DVW: I am rich in people and experiences. I count my friends and family as my best treasure, because with them I know anything is possible. I have received kindness and support, and enjoy sharing back to the community. With that in mind, the concept of The Village evolved. How can we harness the wisdom, creativity, and power of our diverse circles? I want the folks of YESS to feel they have such a circle of support like I have known, that is strong and will not let them down. We seek to resource and be the Ways and Means workers, solving whatever obscure needs that may arise.

CB: I got involved with YESS because of Margo Long. Her vision and passion and ability to see the big picture is a game changer for youth in Edmonton. I appreciate how YESS is taking a community, collaborative approach with other partners—it helps to create cohesive systems for all youth.

What is something you wish the community knew about YESS youth?

 JF: For youth to need the services of YESS things have happened that are not in their control and we can’t judge their journey but we can show them that they are important, cared about, valued ,and matter to Edmontonians. They are not alone, that is our job as citizens of this amazing city.

DVW: I wish people paused to remember their own hard or dark days, then imagine you are a youth without healthy supports to manage. Youth deserve enfolding to bridge them thru, believe in them even in the days they don’t believe in themselves. Our investments in youth pay off in healthy adults, healthy parents, healthy caring communities. Invest your efforts where it will yield amazing results.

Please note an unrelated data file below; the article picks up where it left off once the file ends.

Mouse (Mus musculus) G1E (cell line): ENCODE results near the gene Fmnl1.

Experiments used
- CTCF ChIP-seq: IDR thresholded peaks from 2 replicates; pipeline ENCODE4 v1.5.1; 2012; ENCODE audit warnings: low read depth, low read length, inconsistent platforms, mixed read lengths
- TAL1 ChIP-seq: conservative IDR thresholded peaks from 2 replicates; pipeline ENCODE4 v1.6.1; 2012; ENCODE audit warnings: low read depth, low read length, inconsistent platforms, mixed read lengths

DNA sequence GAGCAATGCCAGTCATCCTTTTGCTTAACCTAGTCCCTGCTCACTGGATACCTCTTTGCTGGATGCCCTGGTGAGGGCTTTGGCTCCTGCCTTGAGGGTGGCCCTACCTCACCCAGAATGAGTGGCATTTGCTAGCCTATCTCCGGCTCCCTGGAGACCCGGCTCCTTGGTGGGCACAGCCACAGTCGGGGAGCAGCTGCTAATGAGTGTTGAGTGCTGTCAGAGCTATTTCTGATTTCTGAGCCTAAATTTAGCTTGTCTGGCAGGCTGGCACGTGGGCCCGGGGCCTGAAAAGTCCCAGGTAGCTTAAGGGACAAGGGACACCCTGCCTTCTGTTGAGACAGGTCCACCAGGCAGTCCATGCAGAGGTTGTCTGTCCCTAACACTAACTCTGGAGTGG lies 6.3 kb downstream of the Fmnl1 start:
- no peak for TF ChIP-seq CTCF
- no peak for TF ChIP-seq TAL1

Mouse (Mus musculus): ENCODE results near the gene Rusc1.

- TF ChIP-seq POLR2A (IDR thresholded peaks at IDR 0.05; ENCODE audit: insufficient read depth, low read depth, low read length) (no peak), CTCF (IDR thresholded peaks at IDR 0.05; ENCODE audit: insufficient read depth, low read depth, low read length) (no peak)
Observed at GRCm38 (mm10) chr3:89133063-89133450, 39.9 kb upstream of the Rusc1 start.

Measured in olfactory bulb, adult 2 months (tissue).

CB: Intervention and support when kids are most vulnerable and most scared makes the biggest difference. Providing food and shelter helps, but knowing that others in the community care and want to help plays a major part in helping youth overcome their challenges. We all have something we can do—no matter how big or small.

Every gift of every size is an investment in the future of our community. Together we can create a community where we can all heal together and thrive together.

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Monthly Donor: Alan Beacham

Tell us a bit about yourself!

My name is Alan Beacham. My wife and I have been married for 50 years and have two grown children. We have lived in in Alberta for most of our lives. I retired from the communications industry several years ago.

What inspired you to start giving to YESS?

 As our kids grew up we welcomed many of their friends and school mates into our home, getting to know a few of them quite well. During that time we came to see the benefits and difficulties that some kids encountered at home, at school, and in their daily lives. We saw that their lives could go off the rails through no fault of their own. Our children went off to further education, met their future partners and started careers and families. We settled in to a routine, but I always wondered what had happened to those young people we had known who had been having a rough time of it. Had they overcome their problems? When I heard about YESS, an organization that helps young people who need mentoring and shelter, I decided to contribute by donating needed items and by helping out financially.